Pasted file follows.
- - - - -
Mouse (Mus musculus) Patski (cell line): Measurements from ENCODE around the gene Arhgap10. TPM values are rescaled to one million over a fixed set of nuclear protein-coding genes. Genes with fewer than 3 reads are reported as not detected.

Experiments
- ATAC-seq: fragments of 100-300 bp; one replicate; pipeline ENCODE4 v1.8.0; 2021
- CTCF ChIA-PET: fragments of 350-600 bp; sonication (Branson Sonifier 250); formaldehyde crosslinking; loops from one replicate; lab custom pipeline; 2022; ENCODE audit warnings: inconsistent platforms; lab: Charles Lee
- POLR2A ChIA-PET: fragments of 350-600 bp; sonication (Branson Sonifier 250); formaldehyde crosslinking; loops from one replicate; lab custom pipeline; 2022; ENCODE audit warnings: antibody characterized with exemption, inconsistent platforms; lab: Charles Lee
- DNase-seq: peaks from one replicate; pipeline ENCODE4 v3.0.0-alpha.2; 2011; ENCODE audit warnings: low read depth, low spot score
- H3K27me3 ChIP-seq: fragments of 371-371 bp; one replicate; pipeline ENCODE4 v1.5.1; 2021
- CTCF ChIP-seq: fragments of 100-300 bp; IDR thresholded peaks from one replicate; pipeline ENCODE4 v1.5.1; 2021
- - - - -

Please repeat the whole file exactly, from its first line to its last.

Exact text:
Mouse (Mus musculus) Patski (cell line): Measurements from ENCODE around the gene Arhgap10. TPM values are rescaled to one million over a fixed set of nuclear protein-coding genes. Genes with fewer than 3 reads are reported as not detected.

Experiments
- ATAC-seq: fragments of 100-300 bp; one replicate; pipeline ENCODE4 v1.8.0; 2021
- CTCF ChIA-PET: fragments of 350-600 bp; sonication (Branson Sonifier 250); formaldehyde crosslinking; loops from one replicate; lab custom pipeline; 2022; ENCODE audit warnings: inconsistent platforms; lab: Charles Lee
- POLR2A ChIA-PET: fragments of 350-600 bp; sonication (Branson Sonifier 250); formaldehyde crosslinking; loops from one replicate; lab custom pipeline; 2022; ENCODE audit warnings: antibody characterized with exemption, inconsistent platforms; lab: Charles Lee
- DNase-seq: peaks from one replicate; pipeline ENCODE4 v3.0.0-alpha.2; 2011; ENCODE audit warnings: low read depth, low spot score
- H3K27me3 ChIP-seq: fragments of 371-371 bp; one replicate; pipeline ENCODE4 v1.5.1; 2021
- CTCF ChIP-seq: fragments of 100-300 bp; IDR thresholded peaks from one replicate; pipeline ENCODE4 v1.5.1; 2021